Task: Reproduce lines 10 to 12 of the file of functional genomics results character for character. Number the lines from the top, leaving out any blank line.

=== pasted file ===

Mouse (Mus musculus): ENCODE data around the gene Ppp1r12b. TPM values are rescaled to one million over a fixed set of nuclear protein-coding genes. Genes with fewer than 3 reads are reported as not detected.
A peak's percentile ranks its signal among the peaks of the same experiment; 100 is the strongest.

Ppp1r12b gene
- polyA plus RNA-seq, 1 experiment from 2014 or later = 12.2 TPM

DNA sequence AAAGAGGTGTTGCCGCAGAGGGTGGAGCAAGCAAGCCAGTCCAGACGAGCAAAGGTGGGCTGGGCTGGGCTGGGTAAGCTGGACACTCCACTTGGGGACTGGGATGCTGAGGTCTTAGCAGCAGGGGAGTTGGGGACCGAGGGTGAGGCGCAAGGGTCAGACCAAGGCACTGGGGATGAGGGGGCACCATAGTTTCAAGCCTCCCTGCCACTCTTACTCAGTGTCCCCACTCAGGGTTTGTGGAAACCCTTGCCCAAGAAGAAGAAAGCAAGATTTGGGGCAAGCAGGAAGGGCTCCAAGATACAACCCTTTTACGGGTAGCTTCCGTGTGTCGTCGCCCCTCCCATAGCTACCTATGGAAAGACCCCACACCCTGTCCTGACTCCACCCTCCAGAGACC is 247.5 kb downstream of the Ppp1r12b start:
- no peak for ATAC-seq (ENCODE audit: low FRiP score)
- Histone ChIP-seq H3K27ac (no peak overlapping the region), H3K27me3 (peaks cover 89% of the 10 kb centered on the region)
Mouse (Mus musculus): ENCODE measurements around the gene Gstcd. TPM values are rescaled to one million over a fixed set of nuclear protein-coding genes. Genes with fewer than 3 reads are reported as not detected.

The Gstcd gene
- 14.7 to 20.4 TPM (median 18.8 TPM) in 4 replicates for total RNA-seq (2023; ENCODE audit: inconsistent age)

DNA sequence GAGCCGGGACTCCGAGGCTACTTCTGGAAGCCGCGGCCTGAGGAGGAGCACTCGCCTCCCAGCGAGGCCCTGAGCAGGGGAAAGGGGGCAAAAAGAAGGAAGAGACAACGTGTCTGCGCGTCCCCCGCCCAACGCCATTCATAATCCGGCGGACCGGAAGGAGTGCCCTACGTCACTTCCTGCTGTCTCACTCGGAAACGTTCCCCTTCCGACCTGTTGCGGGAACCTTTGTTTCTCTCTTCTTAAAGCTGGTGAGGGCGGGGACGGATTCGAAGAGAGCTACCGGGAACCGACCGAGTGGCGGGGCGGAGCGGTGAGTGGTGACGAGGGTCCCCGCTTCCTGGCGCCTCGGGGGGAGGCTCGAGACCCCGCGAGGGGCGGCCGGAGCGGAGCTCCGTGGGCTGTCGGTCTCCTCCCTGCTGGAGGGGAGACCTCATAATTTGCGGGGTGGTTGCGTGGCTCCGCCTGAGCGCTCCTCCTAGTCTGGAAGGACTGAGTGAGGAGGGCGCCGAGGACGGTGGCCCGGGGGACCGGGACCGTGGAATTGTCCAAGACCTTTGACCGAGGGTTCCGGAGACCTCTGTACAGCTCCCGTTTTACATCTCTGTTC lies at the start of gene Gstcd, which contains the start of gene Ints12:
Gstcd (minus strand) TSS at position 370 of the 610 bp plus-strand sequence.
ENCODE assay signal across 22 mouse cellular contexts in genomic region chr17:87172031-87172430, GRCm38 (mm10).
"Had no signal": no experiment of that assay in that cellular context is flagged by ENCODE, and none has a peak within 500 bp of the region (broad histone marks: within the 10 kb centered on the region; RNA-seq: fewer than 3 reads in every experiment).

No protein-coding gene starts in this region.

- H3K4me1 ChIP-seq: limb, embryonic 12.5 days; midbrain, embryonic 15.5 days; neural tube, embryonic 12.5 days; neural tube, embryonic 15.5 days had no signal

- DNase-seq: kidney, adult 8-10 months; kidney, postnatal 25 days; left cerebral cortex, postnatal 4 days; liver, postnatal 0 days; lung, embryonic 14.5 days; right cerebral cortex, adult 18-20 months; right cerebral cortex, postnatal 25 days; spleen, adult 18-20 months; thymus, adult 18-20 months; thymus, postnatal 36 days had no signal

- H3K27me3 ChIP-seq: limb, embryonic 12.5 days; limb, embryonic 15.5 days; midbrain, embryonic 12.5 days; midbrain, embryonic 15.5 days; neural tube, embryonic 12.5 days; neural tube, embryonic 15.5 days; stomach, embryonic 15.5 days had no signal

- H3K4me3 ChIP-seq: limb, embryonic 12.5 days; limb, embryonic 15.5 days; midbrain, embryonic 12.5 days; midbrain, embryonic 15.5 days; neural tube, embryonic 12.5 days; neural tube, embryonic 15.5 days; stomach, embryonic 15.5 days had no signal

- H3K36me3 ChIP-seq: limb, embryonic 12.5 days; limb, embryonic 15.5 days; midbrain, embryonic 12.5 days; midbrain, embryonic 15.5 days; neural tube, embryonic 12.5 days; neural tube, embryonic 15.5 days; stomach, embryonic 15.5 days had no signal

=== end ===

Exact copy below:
- 14.7 to 20.4 TPM (median 18.8 TPM) in 4 replicates for total RNA-seq (2023; ENCODE audit: inconsistent age)

DNA sequence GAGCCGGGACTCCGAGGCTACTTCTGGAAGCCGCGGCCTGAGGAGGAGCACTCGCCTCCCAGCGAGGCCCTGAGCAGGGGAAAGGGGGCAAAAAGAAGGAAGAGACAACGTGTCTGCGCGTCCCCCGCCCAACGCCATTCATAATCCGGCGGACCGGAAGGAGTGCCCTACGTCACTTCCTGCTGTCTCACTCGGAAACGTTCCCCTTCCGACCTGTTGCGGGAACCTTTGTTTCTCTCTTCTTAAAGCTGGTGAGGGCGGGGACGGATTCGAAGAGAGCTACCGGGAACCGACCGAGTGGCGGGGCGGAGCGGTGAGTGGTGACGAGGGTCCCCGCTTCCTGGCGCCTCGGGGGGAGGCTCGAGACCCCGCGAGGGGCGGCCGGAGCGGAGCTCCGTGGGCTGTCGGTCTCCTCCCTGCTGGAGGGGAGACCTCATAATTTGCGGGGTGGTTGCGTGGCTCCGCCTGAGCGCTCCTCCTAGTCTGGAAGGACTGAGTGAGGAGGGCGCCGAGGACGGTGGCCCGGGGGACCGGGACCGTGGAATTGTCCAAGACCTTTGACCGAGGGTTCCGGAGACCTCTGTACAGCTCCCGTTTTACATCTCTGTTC lies at the start of gene Gstcd, which contains the start of gene Ints12:
Gstcd (minus strand) TSS at position 370 of the 610 bp plus-strand sequence.